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Computational Medicine Lab’s Research Featured by IEEE Xplore

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Stephen Greenwell
Dr. Rose Faghih and her doctoral student,  Dilranjan Wickramasuriya.
Dr. Rose Faghih and her doctoral student, Dilranjan Wickramasuriya.

Dr. Rose Faghih of the Cullen College of Engineering has been spotlighted as a featured author by the Institute of Electrical and Electronics Engineers (IEEE) Xplore homepage for the month of August.

The website highlights a particular research paper of the Computational Medicine Lab, “A Marked Point Process Filtering Approach for Tracking Sympathetic Arousal From Skin Conductance,” which was authored by her doctoral student Dilranjan Wickramasuriya and Faghih.

Published in March 2020, the paper focused on how the tracking of arousal by sweat levels could lead to better health monitoring via the development of technologies like smart watches and other skin monitors. This research was supported by the National Science Foundation through the CRII: CPS: Wearable-Machine Interface Architectures under Grant 1755780.

Their research was also featured earlier this year in the journal PLOS One. Faghih was identified by the IEEE Women in Engineering Magazine with a feature in its June issue as a “Woman to Watch,” as well as one of 2020's “Innovators Under 35” by MIT Technology Review.

For his part, Wickramasuriya said this line of research interests him because it has a path to practical application, which they are currently working toward.

“There is now quite a bit of hype in the field of machine learning today, regarding its possibilities,” he said. “Unfortunately, some of these machine learning methods lack interpretability. An advantage of our method is that it affords interpretability.”

Wickramasuriya said that in the future, there is promise when it comes to expanding their method to hormones with similar profiles.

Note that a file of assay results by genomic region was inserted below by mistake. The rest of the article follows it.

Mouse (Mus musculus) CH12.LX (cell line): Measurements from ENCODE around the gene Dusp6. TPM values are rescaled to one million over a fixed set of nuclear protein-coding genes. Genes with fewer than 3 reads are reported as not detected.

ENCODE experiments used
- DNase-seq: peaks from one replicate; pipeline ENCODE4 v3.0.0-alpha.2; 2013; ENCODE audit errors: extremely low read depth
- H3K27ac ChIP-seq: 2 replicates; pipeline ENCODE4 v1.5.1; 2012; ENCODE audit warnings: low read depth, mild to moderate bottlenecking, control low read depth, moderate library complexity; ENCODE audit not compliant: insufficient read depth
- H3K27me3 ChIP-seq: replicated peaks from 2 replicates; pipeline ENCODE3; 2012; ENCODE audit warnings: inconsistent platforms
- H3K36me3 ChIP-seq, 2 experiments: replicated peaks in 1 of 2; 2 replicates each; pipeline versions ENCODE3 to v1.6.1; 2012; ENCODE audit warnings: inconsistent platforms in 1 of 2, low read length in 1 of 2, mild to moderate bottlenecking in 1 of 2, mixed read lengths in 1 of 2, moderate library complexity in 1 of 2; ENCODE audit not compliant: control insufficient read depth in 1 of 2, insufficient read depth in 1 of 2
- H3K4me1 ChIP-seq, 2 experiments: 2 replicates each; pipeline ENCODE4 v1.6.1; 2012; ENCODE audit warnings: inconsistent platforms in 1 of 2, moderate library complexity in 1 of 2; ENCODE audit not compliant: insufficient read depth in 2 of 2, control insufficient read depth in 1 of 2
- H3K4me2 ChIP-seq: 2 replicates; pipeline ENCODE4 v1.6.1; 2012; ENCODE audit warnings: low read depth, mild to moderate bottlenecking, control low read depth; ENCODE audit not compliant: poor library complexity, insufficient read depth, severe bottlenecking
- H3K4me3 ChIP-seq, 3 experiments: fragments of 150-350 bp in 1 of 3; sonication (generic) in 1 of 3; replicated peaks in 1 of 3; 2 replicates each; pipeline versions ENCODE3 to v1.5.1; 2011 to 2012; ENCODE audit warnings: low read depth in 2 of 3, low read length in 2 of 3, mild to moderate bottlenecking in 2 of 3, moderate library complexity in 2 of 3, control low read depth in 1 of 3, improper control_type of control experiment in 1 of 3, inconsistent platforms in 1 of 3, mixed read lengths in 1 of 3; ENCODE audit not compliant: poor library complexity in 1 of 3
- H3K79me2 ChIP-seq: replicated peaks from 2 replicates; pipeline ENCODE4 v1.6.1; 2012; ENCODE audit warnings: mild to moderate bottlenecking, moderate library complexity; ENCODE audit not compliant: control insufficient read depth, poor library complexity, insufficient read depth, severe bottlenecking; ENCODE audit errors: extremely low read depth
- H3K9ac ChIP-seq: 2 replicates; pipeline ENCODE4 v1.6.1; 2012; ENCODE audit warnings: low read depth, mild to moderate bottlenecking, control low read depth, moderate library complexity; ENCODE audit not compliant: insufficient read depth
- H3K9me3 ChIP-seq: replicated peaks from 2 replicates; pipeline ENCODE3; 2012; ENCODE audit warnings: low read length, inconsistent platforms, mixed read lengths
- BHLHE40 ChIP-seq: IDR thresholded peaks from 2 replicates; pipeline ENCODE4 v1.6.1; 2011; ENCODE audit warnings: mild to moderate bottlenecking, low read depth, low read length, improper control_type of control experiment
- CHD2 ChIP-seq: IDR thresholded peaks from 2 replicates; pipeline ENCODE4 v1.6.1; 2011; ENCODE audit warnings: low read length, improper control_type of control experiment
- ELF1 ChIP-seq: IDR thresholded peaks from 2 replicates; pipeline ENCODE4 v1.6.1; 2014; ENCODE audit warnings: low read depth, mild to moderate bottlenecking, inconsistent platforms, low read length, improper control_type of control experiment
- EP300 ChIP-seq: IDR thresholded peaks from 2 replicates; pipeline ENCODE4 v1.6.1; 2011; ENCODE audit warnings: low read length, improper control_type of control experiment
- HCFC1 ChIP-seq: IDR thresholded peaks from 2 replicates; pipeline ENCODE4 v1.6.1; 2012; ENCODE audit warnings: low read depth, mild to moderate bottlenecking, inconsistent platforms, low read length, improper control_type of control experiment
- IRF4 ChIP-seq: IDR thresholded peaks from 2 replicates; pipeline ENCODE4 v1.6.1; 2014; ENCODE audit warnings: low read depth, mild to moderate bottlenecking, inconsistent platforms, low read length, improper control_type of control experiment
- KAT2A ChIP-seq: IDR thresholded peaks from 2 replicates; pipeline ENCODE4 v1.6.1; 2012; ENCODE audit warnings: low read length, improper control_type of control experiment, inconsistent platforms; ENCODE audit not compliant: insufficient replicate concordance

“For instance, the hormone cortisol is secreted in pulses, just like a skin conductance signal is generated by bursts of neural impulses to the sweat glands,” he said. “Similar to skin conductance, we can use the methods we have developed thus far to estimate unobserved quantities that the human body is trying to regulate internally. The general framework of methods could also find applications related to other pulsatile hormones as well.”

Insulin and growth hormone are two common examples of these pulsatile hormones. Ideally, Wickramasuriya said that further research could lead to more precise health monitoring and treatment.

“One of the advantages of our method is that figuring out what is happening inside the body based on different physiological observations is already formulated within a closed-loop control-theoretic framework,” he said. “Therefore, they are more easily deployed into situations where closed-loop controllers are needed by patients suffering from different disorders, like automated hormone infusion pumps.”

The IEEE Xplore first highlighted their paper on Aug. 8. The feature will remain on the IEEE Xplore homepage through Aug. 31. The paper was published under Creative Commons License and will remain free to read on IEEE Xplore.

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